• Vegetables – Most home gardeners are all-vegetable. Your options are endless here and you can pack a great amount of nutrition into small growing spaces. Start with what you know and expand into new flavors one season at a time. According to a 2011 article by NPR, the typical American diet requires about 417 pounds of vegetables per year – so don’t be shy with your greens!
  • Protein -Do you have space for nut trees? How about a chicken coup? Beans are also a good source of protein and their basic requirements tend to be simple.
  • Pollinator-friendly plants – Be sure to invite the butterflies and bees. Consider a beehive if you’re ready to invest time and energy into a new craft. Bees will help to pollinate your garden, plus you can harvest their honey.

How to Plant

Next, decide where and how to plant. Burying seeds in the ground seems the most natural, but many home agriculture enthusiasts build raised beds. A raised bed involves wood or even reclaimed items like railroad ties or landscape stones. Raising a bed and filling it with soil allows the gardener more control over soil quality and hydration. Trellises, pots, shelves, and even a small greenhouse might be good choices depending on your climate and space. For step-by-step instructions on how to build garden structures, check out the 2010 book Mini Farming by Brett L. Markham.

Planting techniques differ depending on the crop, location, and climate. Consult the experts at your local nursery or plant center regarding everything they sell you. Now would be a great time to break out that journal and take some notes! Most people who work at plant centers are gardening enthusiasts and they have a wealth of information to offer. You’ll want to inquire about spacing, watering/irrigation, time to harvest, sun requirement, and complimentary crops.

Also, be prepared to consult your local garden center on pest management, weed prevention, and natural fungicides (if needed). Good soil should keep these nuisances manageable, but some years bring more challenges than others. Chemical sprays as a form of crop protection should be a last resort.

Preserving

If you play your cards right, you’ll harvest more than you can eat in one season. Preserving food for the long winter months is a rite of passage into self-sufficiency. Popular methods include canning, dehydrating, and freezing. Utilizing a dry cellar to store root vegetables is also an option if you have space in your basement.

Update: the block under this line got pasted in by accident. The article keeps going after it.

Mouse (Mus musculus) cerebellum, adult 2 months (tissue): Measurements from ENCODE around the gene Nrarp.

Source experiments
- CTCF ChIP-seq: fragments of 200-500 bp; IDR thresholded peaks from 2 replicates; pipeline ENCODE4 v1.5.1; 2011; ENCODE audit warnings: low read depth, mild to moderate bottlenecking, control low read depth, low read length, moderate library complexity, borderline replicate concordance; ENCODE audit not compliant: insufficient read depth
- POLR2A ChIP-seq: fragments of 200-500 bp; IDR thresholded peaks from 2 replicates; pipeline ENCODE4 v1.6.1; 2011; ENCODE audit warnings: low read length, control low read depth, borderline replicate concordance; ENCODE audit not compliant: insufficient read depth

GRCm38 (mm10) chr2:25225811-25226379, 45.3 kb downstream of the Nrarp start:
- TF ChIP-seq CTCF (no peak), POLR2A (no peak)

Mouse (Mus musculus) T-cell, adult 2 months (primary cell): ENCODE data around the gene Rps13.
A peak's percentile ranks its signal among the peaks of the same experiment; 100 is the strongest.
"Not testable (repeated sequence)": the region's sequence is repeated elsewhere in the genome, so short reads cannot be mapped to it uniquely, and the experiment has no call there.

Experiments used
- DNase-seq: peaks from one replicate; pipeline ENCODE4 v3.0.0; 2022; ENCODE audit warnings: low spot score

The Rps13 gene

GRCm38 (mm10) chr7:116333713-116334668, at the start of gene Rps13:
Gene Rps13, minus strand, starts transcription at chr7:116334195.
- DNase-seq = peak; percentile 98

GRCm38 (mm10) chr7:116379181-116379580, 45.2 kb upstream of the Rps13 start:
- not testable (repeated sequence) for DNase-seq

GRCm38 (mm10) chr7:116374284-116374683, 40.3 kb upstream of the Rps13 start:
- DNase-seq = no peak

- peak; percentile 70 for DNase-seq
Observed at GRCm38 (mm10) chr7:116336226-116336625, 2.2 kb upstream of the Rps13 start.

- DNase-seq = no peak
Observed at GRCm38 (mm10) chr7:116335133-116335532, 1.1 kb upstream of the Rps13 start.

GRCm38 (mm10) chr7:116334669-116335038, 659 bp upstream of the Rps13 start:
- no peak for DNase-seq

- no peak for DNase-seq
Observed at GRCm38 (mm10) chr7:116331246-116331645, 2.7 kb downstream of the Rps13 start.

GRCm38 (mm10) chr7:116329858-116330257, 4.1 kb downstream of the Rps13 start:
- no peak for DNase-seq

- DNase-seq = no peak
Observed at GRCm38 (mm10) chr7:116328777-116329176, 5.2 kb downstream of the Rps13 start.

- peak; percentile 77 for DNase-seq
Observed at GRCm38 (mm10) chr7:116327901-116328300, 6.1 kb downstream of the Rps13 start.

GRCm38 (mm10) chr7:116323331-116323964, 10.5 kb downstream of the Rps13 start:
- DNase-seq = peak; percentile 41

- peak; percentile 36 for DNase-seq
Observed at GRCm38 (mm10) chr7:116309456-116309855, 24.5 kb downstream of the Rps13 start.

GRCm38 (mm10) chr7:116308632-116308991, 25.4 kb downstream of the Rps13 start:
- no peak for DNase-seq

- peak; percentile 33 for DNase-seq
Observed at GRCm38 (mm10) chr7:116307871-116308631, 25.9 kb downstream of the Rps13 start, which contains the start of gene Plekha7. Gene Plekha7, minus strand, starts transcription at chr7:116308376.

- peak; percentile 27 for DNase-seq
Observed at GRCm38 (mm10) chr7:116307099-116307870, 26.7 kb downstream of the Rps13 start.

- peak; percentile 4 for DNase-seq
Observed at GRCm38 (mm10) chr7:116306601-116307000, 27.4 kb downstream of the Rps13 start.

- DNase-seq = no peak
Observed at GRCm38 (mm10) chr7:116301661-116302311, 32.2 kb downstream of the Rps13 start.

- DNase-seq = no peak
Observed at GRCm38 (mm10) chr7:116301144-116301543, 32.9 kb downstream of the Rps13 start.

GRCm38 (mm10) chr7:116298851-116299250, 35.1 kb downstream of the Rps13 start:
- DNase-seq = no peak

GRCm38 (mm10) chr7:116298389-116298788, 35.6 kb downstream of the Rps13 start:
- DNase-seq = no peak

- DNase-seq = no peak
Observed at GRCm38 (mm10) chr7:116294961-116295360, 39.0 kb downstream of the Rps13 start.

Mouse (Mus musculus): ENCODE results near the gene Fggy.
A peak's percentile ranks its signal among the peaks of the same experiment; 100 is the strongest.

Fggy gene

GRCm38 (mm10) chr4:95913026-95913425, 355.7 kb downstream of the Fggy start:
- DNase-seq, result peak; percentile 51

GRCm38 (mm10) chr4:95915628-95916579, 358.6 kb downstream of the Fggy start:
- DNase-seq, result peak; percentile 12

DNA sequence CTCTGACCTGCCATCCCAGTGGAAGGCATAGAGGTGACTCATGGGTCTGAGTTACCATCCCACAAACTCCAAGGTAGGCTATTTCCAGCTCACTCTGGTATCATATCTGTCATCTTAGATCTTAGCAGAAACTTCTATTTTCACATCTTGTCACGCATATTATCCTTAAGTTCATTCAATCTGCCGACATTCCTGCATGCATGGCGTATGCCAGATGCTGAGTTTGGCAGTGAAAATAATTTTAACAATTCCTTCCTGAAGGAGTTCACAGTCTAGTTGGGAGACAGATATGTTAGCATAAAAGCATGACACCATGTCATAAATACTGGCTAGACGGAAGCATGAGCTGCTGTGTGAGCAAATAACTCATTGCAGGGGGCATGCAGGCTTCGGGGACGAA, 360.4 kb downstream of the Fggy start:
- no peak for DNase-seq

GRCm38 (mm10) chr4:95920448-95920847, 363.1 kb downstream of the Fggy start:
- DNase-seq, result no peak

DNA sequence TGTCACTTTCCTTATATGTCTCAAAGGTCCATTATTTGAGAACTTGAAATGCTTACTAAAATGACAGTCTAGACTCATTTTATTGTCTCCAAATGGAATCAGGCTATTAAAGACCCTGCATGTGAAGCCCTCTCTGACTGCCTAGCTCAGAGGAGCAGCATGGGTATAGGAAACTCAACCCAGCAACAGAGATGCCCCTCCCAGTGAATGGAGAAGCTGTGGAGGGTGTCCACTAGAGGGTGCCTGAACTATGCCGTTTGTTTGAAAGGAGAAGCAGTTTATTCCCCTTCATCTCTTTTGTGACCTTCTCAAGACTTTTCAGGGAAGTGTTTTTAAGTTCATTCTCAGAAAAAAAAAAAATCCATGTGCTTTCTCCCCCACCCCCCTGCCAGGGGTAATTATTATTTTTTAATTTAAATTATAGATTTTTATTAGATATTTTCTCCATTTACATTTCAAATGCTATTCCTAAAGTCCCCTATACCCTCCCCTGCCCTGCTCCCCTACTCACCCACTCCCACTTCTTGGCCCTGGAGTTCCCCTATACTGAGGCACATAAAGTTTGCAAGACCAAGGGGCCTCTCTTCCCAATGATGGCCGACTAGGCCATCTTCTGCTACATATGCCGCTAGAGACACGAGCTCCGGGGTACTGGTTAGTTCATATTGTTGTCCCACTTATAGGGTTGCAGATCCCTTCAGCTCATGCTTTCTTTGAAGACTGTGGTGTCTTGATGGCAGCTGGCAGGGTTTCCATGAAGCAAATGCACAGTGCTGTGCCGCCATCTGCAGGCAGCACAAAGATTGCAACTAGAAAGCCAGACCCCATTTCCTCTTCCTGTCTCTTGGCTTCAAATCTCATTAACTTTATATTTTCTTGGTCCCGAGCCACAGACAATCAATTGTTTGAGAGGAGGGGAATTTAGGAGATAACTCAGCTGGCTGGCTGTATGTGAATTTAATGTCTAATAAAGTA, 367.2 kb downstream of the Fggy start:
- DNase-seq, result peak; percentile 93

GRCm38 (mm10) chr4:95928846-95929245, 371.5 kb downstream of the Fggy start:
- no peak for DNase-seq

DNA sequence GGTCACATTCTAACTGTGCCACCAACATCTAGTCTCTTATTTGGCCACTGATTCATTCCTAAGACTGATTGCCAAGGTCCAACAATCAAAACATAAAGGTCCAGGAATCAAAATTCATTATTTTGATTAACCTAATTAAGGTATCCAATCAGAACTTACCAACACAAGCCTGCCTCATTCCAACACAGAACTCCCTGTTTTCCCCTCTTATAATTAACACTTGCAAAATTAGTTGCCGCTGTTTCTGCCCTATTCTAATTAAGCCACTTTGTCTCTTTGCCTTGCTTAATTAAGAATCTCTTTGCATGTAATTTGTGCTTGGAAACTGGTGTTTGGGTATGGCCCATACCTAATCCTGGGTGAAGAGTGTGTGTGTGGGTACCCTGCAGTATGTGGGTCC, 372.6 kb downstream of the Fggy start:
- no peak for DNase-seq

Canning is a great option for prepared foods such as salsa, marinara, pickled vegetables, and bean salad. Home canning supplies include jars with sealing lids, a large boiling pot, and proper utensils like this set from Roots & Harvest. The total buy-in for canning supplies is around $100 (new) but it’s a one-time purchase.

Dehydrating works well for most fruits and vegetables. There are many dehydrators on the market and they’re available at places like Target and Walmart, also for around $100. You may also want to invest in a vacuum sealer like the FoodSaver. Vacuum-sealing after dehydrating helps keep the water from finding its way back in, thereby extending shelf life.

Vacuum sealing also compliments freezing to extend freshness. Some things freeze well and some don’t, so consult other gardeners for their advice. Meat freezes well and so does uncooked bread dough. Check the USDA’s website for safe freezing tips. Most vegetables require blanching or steaming before they will freeze properly. Berries can go straight from the harvest to the freezer, though you should rinse and sort them first.

Just Start Somewhere

Wow, that was a lot of information in one blog. Farming a whole menu can seem overwhelming at the start. The important thing is to just start somewhere. It may take a few seasons before you pick perfect strawberries in June or enjoy crisp broccoli in December. But every step you take in this regard is a good step. Growing your own food puts nutrition into your body and takes carbon out of the atmosphere. It’s a win-win…so what are you waiting for?